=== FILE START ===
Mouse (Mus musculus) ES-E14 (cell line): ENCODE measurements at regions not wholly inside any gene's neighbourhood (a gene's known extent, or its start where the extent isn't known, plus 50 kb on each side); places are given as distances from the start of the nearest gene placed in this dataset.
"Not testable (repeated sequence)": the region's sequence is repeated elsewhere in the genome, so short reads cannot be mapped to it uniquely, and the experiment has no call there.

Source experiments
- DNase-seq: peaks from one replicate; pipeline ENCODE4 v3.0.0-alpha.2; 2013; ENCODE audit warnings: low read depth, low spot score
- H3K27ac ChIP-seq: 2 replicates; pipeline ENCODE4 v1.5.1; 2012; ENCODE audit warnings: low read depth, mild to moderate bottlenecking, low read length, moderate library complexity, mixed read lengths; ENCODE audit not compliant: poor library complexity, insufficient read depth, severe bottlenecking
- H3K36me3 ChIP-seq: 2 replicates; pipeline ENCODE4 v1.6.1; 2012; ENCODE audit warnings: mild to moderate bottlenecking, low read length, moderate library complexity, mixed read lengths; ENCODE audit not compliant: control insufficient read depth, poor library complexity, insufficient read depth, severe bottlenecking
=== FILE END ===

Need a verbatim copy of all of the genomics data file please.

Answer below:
Mouse (Mus musculus) ES-E14 (cell line): ENCODE measurements at regions not wholly inside any gene's neighbourhood (a gene's known extent, or its start where the extent isn't known, plus 50 kb on each side); places are given as distances from the start of the nearest gene placed in this dataset.
"Not testable (repeated sequence)": the region's sequence is repeated elsewhere in the genome, so short reads cannot be mapped to it uniquely, and the experiment has no call there.

Source experiments
- DNase-seq: peaks from one replicate; pipeline ENCODE4 v3.0.0-alpha.2; 2013; ENCODE audit warnings: low read depth, low spot score
- H3K27ac ChIP-seq: 2 replicates; pipeline ENCODE4 v1.5.1; 2012; ENCODE audit warnings: low read depth, mild to moderate bottlenecking, low read length, moderate library complexity, mixed read lengths; ENCODE audit not compliant: poor library complexity, insufficient read depth, severe bottlenecking
- H3K36me3 ChIP-seq: 2 replicates; pipeline ENCODE4 v1.6.1; 2012; ENCODE audit warnings: mild to moderate bottlenecking, low read length, moderate library complexity, mixed read lengths; ENCODE audit not compliant: control insufficient read depth, poor library complexity, insufficient read depth, severe bottlenecking